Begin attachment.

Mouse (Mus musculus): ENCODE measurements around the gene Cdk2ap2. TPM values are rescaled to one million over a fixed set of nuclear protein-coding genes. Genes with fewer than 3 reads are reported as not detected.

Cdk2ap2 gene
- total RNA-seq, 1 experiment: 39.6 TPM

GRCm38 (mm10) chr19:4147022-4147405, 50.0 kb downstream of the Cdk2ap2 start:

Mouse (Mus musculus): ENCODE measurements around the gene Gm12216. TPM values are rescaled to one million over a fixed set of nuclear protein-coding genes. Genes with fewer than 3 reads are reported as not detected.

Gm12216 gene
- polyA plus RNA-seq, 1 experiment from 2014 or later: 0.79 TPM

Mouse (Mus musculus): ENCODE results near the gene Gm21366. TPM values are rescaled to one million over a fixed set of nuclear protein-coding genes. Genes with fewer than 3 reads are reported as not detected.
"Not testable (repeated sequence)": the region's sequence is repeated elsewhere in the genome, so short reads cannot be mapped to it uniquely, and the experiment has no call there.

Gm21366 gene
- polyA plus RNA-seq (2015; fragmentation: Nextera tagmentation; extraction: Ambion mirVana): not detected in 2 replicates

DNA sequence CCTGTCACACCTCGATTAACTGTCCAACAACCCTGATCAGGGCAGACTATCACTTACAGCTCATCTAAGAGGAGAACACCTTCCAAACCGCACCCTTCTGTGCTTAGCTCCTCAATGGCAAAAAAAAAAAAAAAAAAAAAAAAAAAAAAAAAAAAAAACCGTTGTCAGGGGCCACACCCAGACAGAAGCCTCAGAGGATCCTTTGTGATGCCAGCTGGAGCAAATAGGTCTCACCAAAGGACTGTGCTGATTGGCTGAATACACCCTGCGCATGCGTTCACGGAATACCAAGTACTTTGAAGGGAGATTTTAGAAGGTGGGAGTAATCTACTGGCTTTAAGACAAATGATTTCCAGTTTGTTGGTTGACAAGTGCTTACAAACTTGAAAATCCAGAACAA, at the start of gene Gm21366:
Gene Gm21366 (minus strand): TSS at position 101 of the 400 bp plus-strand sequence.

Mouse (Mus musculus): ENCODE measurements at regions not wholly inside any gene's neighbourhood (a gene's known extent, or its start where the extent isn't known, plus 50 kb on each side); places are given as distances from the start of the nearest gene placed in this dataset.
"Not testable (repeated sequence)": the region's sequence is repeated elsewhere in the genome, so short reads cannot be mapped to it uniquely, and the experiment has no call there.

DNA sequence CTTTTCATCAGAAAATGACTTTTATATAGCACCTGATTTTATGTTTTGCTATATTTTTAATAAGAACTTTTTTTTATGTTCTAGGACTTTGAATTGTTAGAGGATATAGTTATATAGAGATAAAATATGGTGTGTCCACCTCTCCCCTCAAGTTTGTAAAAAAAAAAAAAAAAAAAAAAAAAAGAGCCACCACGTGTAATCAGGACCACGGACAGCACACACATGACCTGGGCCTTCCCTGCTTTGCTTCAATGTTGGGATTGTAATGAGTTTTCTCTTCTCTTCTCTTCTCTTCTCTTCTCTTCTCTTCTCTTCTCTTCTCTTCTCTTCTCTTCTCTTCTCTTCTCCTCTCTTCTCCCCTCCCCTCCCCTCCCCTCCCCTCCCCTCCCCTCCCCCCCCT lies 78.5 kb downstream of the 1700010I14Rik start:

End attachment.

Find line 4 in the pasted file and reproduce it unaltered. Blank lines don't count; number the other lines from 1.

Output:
GRCm38 (mm10) chr19:4147022-4147405, 50.0 kb downstream of the Cdk2ap2 start: